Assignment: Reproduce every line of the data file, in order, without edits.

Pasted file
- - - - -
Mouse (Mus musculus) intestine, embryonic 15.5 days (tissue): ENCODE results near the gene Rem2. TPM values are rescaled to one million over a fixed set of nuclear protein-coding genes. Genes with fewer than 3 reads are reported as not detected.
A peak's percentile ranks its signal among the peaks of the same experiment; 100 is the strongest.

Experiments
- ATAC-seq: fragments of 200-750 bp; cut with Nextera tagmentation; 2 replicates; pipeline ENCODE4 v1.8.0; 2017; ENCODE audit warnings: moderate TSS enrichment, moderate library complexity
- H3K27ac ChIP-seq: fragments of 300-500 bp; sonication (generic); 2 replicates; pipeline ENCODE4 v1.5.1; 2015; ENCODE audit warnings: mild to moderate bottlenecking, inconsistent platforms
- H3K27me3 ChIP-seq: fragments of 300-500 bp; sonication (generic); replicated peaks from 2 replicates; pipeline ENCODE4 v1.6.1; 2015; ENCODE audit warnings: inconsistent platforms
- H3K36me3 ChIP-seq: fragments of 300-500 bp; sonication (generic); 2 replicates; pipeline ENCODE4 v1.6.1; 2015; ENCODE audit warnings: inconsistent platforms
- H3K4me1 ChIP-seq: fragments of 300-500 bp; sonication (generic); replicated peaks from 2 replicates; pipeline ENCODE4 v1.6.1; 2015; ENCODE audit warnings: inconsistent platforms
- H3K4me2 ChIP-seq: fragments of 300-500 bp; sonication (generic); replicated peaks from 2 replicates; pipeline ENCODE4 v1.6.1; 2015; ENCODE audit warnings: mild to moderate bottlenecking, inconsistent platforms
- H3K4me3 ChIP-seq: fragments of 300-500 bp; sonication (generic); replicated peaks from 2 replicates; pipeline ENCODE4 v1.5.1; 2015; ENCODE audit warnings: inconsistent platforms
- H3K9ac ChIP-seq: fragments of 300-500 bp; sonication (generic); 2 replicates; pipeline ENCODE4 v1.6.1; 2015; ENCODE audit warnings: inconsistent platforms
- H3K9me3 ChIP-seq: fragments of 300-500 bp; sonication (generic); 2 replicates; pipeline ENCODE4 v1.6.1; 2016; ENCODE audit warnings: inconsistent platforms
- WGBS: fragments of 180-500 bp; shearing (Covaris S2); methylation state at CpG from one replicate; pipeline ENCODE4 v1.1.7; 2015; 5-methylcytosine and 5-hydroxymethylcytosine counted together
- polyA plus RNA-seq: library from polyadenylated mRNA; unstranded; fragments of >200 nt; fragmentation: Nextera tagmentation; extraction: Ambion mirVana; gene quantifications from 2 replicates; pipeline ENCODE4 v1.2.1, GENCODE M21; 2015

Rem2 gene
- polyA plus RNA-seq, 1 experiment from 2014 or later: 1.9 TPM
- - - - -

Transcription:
Mouse (Mus musculus) intestine, embryonic 15.5 days (tissue): ENCODE results near the gene Rem2. TPM values are rescaled to one million over a fixed set of nuclear protein-coding genes. Genes with fewer than 3 reads are reported as not detected.
A peak's percentile ranks its signal among the peaks of the same experiment; 100 is the strongest.

Experiments
- ATAC-seq: fragments of 200-750 bp; cut with Nextera tagmentation; 2 replicates; pipeline ENCODE4 v1.8.0; 2017; ENCODE audit warnings: moderate TSS enrichment, moderate library complexity
- H3K27ac ChIP-seq: fragments of 300-500 bp; sonication (generic); 2 replicates; pipeline ENCODE4 v1.5.1; 2015; ENCODE audit warnings: mild to moderate bottlenecking, inconsistent platforms
- H3K27me3 ChIP-seq: fragments of 300-500 bp; sonication (generic); replicated peaks from 2 replicates; pipeline ENCODE4 v1.6.1; 2015; ENCODE audit warnings: inconsistent platforms
- H3K36me3 ChIP-seq: fragments of 300-500 bp; sonication (generic); 2 replicates; pipeline ENCODE4 v1.6.1; 2015; ENCODE audit warnings: inconsistent platforms
- H3K4me1 ChIP-seq: fragments of 300-500 bp; sonication (generic); replicated peaks from 2 replicates; pipeline ENCODE4 v1.6.1; 2015; ENCODE audit warnings: inconsistent platforms
- H3K4me2 ChIP-seq: fragments of 300-500 bp; sonication (generic); replicated peaks from 2 replicates; pipeline ENCODE4 v1.6.1; 2015; ENCODE audit warnings: mild to moderate bottlenecking, inconsistent platforms
- H3K4me3 ChIP-seq: fragments of 300-500 bp; sonication (generic); replicated peaks from 2 replicates; pipeline ENCODE4 v1.5.1; 2015; ENCODE audit warnings: inconsistent platforms
- H3K9ac ChIP-seq: fragments of 300-500 bp; sonication (generic); 2 replicates; pipeline ENCODE4 v1.6.1; 2015; ENCODE audit warnings: inconsistent platforms
- H3K9me3 ChIP-seq: fragments of 300-500 bp; sonication (generic); 2 replicates; pipeline ENCODE4 v1.6.1; 2016; ENCODE audit warnings: inconsistent platforms
- WGBS: fragments of 180-500 bp; shearing (Covaris S2); methylation state at CpG from one replicate; pipeline ENCODE4 v1.1.7; 2015; 5-methylcytosine and 5-hydroxymethylcytosine counted together
- polyA plus RNA-seq: library from polyadenylated mRNA; unstranded; fragments of >200 nt; fragmentation: Nextera tagmentation; extraction: Ambion mirVana; gene quantifications from 2 replicates; pipeline ENCODE4 v1.2.1, GENCODE M21; 2015

Rem2 gene
- polyA plus RNA-seq, 1 experiment from 2014 or later: 1.9 TPM